Anne Cummings adds her two cents worth to our seminar on five-and-dime stores:
"When I grew up in Kentucky, our dentist was in the county seat, four miles north of us. We would ride the inter-town bus and go to his office upstairs over the five-and-dime store.
"If we kids behaved while he worked on us, we would get a silver dime for every cavity!
"I was blessed with good teeth so I didn’t get too many dimes, but my brother racked up.
"After the visit, we would go downstairs and buy candy at the five-and-dime! I think Dr. Draper had a scam going on!"
While we've got Anne Cummings with us, here's another story from her Kentucky days, about nicknames:
"One of the most respected members of our small community was a successful businessman and a member of the school board.
"Throughout his whole life he was called by his nickname, 'Toe Baby' — because he used to grab his toes when he was an infant."
Which reminds me
Our discussion of nicknames has me feeling a bit left out. I've never had a nickname. I guess when your real name is "Smiley," there's really no point in having a nickname.
My dad was also named Smiley (last name of a family friend). He told me we could never open a funeral home — imagine "Smiley & Smiley."
Bertha the Enforcer
Elaine L. Hasperue, of New Orleans, says, "The stories of school punishments reminded me of when I was in third or fourth grade at Our Lady Star of the Sea Catholic School and Sister Bertha was the nun who taught me.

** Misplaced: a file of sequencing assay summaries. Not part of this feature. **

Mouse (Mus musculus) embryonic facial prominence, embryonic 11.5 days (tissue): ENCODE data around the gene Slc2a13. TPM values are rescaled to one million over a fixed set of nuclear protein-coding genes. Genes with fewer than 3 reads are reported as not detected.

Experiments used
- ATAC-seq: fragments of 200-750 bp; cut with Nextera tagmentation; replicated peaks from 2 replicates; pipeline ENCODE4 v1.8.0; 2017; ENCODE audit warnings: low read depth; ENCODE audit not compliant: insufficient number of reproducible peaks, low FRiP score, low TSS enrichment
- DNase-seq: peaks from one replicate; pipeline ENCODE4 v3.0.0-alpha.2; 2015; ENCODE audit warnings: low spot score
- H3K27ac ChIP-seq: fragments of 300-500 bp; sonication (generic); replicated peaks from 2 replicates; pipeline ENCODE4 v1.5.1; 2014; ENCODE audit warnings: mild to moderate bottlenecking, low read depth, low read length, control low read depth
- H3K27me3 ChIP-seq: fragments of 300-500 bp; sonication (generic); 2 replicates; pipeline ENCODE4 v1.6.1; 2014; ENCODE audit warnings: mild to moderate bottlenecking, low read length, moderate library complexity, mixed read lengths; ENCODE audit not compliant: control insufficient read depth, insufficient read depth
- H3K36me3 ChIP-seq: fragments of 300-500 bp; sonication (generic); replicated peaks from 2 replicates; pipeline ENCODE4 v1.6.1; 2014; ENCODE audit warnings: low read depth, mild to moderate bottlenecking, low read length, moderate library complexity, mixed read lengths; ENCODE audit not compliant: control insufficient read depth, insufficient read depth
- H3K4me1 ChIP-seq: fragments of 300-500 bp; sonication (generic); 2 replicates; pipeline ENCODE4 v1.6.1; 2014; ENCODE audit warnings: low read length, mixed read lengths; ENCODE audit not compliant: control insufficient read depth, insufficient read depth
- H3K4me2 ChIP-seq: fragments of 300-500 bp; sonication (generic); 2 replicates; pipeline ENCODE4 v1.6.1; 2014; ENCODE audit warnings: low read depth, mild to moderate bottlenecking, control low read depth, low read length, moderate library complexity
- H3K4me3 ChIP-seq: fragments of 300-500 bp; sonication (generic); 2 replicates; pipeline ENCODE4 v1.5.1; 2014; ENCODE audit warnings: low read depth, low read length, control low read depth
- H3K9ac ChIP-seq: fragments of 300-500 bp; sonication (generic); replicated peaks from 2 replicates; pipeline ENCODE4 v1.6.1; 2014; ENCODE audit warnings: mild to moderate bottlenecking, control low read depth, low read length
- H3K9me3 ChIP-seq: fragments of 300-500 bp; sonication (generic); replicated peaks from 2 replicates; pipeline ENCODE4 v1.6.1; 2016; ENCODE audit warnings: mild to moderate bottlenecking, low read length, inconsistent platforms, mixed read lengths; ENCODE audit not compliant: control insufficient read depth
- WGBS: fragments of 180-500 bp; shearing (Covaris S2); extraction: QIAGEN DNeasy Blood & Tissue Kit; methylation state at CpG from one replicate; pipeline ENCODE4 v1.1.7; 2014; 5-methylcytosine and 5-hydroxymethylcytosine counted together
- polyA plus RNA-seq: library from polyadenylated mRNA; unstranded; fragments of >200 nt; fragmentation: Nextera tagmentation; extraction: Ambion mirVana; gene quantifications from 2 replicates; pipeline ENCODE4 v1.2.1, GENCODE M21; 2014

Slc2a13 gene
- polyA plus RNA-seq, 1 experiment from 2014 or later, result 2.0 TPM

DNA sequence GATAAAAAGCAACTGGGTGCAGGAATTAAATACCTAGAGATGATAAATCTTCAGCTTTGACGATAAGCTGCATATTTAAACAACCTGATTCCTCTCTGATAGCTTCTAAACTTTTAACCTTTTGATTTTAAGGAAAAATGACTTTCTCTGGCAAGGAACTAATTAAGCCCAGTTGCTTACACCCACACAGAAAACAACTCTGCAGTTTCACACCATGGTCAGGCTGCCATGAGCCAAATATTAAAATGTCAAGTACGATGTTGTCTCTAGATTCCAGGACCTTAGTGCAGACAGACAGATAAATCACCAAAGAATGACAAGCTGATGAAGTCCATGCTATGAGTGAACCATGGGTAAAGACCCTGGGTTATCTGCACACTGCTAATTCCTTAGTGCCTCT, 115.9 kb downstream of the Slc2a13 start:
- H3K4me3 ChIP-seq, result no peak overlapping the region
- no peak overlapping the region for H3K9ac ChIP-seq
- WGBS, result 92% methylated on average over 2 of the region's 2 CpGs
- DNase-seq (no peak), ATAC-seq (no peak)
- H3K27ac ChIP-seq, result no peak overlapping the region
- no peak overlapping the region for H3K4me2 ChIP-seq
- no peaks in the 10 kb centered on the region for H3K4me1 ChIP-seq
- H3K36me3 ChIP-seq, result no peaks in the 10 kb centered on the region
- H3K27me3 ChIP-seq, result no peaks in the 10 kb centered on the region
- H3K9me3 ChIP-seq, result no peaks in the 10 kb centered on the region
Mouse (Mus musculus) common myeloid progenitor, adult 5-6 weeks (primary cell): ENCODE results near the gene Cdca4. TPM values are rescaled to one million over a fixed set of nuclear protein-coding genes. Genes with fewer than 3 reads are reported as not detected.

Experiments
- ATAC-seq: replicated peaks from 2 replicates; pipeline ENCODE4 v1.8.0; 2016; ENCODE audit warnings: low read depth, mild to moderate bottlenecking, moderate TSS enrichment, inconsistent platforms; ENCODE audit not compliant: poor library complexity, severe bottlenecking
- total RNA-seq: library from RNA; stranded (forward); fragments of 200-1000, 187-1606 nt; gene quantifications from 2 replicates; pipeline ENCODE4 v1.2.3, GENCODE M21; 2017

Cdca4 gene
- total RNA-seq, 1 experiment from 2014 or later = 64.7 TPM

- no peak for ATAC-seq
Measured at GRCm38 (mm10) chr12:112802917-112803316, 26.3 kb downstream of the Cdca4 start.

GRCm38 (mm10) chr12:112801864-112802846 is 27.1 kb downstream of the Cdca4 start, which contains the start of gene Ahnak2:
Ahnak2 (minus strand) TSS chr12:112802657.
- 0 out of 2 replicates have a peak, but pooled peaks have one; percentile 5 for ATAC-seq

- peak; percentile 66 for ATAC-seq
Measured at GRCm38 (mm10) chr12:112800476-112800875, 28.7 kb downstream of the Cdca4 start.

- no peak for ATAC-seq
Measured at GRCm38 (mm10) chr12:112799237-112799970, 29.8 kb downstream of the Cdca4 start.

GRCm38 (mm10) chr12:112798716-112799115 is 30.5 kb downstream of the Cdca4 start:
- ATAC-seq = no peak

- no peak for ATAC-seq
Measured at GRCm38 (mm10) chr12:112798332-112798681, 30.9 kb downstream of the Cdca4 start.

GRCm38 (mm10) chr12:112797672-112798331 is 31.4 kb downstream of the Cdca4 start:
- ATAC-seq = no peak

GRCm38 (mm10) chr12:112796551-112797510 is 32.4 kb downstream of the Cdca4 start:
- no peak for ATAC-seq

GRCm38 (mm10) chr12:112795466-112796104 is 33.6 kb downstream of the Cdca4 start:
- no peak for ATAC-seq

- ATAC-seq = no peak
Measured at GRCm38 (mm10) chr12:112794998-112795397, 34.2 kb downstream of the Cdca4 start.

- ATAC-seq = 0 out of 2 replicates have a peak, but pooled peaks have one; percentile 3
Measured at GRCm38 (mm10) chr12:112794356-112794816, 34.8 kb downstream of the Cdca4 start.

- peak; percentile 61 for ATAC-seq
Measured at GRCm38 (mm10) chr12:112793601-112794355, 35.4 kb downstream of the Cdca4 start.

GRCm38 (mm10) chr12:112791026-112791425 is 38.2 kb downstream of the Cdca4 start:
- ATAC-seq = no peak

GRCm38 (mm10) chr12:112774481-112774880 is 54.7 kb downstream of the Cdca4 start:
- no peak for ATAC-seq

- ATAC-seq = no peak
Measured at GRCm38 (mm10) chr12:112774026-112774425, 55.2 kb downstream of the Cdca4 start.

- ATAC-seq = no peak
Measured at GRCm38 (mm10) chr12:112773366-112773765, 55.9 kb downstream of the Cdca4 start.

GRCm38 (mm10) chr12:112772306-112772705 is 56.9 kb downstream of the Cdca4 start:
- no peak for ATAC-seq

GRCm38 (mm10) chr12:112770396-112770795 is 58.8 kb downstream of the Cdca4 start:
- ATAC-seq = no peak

"If she caught you chewing gum she would make you put it on your nose and stand for a long time in front of the blackboard.
"One day she caught me, and called for my brother (who was probably in seventh grade) to come and see me. I can't remember if I was humiliated or laughing."
Elaine mentions a couple of other punishments meted out by Sister Bertha and the principal, Sister Ignatius, but frankly they're too violent for the gentle readers of this column.
Special People Dept.
Evelyn Beauchamp, of Clinton, celebrated her 97th birthday June 28.
In listing country songs with clever titles, I've tried to limit the list to tunes that deal with more or less serious topics (love, hate, cheating, drinking, etc.) as opposed to novelty songs, which are just pure silliness.
But some novelty numbers keep popping up, some with titles so weird folks don't believe they're real songs.
For instance, Rick Bogren, of New Orleans, says, "As I've been reading the contributions of country song lyrics, I've been reminded of the Homer & Jethro number, 'I've Got Tears in My Ears (From Lyin' on My Back in My Bed While I Cry Over You).'
"When I told my wife I was going to send it to you, and played it for her on YouTube, she admitted she thought I had made the whole thing up; that it wasn't a legitimate song."
It is indeed legit; written by Harold Barlow in 1949 and popularized by Homer & Jethro on their 1963 album, "Ooh, That's Corny!"
It's real too!
Algie Petrere, of Central, says, "Years ago, my husband and I were driving across Texas and came across a skunk, otherwise known as a Texas polecat, dead in the road.
"Andy started singing, 'Dead skunk in the middle of the road.'
"I thought he was making it up, but he insisted it was a real song. Of course, I didn't believe him. We were listening to a local radio station, and suddenly I was hearing, 'Dead skunk in the middle of the road.'
"I hadn't heard it before and I've never heard it since, thank goodness."
The 1972 hit by Loudon Wainwright III, a fine singer-songwriter, was his most popular number, to his chagrin. He says it took about 12 minutes to write, and was about "a flattened little stinker on a suburban New York road."